The first school was conducted in the log cabin built by John McCandless. The Tatro children, the Boettcher children and the McCandless children attended the first session in 1879. Mary St. Louis was the first teacher. Other early teachers were: Mary Purdey, Hattie Thompson, Cora Sackett, Lucy Bliss and Frank Churchouse. Charles, Edward, Bessie and Mamie McCandless, David, Harry, Mable Thompson, Alvin, David and Walter Clifford, the Tatro children, Gustav and Matilda Boettcher were also pupils in this pioneer backwoods school.

A year after the first school was commenced a permanent log school was erected. This was used until 1898, when a frame building was erected. It is still used. The school is located on Section 5. Henry McCandless, Gust Schmeige and Ernest Able were the building committee members in charge of building the frame school. They were appointed February 26, 1894. An acre of land was purchased from E.D. Stewart for school purposes. The old log school was purchased from the district by O. Beard for $12.00.

Early school board officers were: John and Henry McCandless, Henry Mitchell, Peter Tatro, Henry Heim, H. Beard, and E.D. Stewart. The 1922-23 school officials were: W.H. Smith, Clerk; Stephen Palmer, Treasurer and Arley Gilmore, Director. The 1921-22 teacher was Sophia Augustine. The 1922-23 teacher was Mrs. Dan Hale. In the early days school was held in July and August, November, December and January.

The first cheese factory was built by John Keske. Ed. Tomae ran it for a while until it was purchased by Fred Buss, present owner.

Early teachers - 1896 to 1922 - were: Minnie Hessel, Emlie Trettein, Jennie McGregor, Blanche Killkelly, JESSIE WEEKS (the webmaster's great-aunt), Myrtle Merrill, Anna Quinlan, Harriet Holley, Maud Morson, Margaret Healy, Esther Polar, Louise Farnham, M. Keelan, May Guenthner, Alma Strombrg, Agnes Walters, Margaret Follstad, Nora Wirig, Lillie Winters, and Helen Belsky. The average enrollment in Sugar Bush school is sixty pupils. In October, 1903, Carl Griswold built an addition to the school.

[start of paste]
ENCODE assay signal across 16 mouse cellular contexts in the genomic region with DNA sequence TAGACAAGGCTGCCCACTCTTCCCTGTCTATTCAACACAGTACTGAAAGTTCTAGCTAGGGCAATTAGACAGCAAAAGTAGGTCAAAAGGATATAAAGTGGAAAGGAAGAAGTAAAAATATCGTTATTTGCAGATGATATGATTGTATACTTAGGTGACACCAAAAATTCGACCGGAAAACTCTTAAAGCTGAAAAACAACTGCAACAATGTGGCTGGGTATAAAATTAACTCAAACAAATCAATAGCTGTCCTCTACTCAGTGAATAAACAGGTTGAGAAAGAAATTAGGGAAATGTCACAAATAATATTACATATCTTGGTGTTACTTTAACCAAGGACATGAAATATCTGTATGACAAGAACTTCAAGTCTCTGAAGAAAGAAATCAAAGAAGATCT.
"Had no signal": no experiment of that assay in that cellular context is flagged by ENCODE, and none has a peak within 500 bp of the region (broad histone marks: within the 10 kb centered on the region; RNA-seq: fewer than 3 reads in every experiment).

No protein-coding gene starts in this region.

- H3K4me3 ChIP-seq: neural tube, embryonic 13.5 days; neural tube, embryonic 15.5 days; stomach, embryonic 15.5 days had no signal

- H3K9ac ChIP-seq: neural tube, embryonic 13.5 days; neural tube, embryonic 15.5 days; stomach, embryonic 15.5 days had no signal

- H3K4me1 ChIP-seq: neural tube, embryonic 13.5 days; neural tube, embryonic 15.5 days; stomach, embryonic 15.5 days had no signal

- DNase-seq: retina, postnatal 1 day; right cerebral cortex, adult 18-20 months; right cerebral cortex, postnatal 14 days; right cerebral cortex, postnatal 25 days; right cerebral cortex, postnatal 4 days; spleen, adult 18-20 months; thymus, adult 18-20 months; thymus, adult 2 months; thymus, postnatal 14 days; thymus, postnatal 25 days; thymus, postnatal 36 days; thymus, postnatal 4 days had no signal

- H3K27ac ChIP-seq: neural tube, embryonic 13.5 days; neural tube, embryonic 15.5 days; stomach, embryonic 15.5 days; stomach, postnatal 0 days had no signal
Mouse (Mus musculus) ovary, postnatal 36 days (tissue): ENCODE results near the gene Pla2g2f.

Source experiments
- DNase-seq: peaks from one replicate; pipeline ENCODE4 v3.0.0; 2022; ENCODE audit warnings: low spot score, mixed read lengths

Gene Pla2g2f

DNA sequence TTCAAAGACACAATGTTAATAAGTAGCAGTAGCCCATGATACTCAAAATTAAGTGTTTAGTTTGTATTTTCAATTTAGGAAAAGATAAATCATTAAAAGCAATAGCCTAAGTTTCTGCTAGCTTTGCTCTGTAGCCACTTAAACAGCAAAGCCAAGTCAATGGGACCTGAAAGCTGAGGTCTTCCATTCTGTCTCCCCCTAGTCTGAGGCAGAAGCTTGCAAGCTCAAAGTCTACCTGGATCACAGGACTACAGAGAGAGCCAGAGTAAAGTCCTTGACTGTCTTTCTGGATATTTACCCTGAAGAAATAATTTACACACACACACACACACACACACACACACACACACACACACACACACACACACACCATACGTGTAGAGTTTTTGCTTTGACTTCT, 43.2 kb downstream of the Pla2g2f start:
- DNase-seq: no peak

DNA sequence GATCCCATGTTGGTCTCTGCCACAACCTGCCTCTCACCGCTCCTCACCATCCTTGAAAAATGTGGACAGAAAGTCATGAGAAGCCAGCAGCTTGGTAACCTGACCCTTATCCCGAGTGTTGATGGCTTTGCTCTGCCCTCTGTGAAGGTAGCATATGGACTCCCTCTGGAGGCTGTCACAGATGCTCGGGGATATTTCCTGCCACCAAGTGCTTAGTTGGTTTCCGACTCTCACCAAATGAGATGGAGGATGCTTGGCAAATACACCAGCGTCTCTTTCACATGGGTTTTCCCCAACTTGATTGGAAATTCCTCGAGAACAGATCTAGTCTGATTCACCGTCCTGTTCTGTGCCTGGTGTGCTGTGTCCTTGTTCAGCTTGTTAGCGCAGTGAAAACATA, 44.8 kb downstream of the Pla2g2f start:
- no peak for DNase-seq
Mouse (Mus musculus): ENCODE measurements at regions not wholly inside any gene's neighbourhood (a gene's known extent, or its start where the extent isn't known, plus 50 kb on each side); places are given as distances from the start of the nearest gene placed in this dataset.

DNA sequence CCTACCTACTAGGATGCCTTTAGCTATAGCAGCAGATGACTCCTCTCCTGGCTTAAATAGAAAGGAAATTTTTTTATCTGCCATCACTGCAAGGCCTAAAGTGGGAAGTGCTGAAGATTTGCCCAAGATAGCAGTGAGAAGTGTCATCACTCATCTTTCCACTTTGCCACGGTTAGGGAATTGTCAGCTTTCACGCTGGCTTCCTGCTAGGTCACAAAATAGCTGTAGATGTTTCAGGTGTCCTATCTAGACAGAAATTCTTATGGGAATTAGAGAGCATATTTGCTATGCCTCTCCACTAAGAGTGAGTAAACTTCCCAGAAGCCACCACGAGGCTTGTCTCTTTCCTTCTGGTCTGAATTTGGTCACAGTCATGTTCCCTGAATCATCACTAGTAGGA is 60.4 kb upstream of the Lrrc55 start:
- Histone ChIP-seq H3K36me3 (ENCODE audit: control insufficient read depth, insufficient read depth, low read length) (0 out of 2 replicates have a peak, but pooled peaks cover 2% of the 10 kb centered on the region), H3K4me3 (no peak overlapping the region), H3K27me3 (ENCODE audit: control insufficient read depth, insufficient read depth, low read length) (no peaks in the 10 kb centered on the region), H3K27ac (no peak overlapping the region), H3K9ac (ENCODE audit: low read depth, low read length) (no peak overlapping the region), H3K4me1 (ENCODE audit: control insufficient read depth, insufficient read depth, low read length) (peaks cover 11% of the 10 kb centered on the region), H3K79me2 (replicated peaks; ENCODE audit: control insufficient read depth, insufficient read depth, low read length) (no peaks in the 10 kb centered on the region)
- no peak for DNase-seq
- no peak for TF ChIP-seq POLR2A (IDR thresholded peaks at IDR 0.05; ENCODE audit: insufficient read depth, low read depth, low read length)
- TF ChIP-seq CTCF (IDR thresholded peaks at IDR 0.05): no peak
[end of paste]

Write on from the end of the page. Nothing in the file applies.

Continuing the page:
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mayking school

Norwood District No. 6, (Mayking)
Published in Dessureau's 1922 "History of Langlade County.."

Mayking is situated in the northeastern part of Norwood township and is on of the oldest established districts in the county. The first settlers came to this region in 1878 and 1879. No railroads went north of Clintonville then, so it was necessary to walk over a rough trail, through swamps and dense forests to this part of Langlade County. Some of the hardy pioneers were able to make this long trip in a day.

J. Morehouse, Fred Shank, Emil Shank, William Shank, Charles Price, Fred Nonnemacher, Lewis Robinson, Fred Robinson, Wallace Robinson, Frank Koch, Norman Koch, and Louis Tatro and their families, all were early settlers, coming between 1878 and 1885. Other early settlers, who arrived later, were: Frank Schisel, Wolfgang Schisel, John and Jaque Price, Frank Price, and William Nonnemacher. Morehouse was the first settler. He was a blacksmith by trade.

The first saw mill in the district was erected by James Kennedy and John Zehner in section 13. After operating from 1882 to 1893, they sold to Chris and Henry Wunderlich, in 1893. The Wunderlich brothers moved the mill in 1907.

George Wunderlich operated a saw mill on section 3 from 1917 to 1919 and then it was moved to Forest County.

While Henry and Chris Wunderlich operated their mill a post office was established and a thriving community developed. It was called Mayking. When the mill disbanded the post office was discontinued.

Mayking has had two cheese factories. The first was on section 12 and run by Henry Kletz and that second now is operated by Martin Parsons. The first factory burned in 1920.

Mayking is well settled, has progressive farmers and fine farm houses. The school was in charge of Helen Elsholtz in 1922-23. The 1922-23 officers were: William Shank, Harry Kraeger, James McGraff, Treasurer, Clerk, and Director, respectively.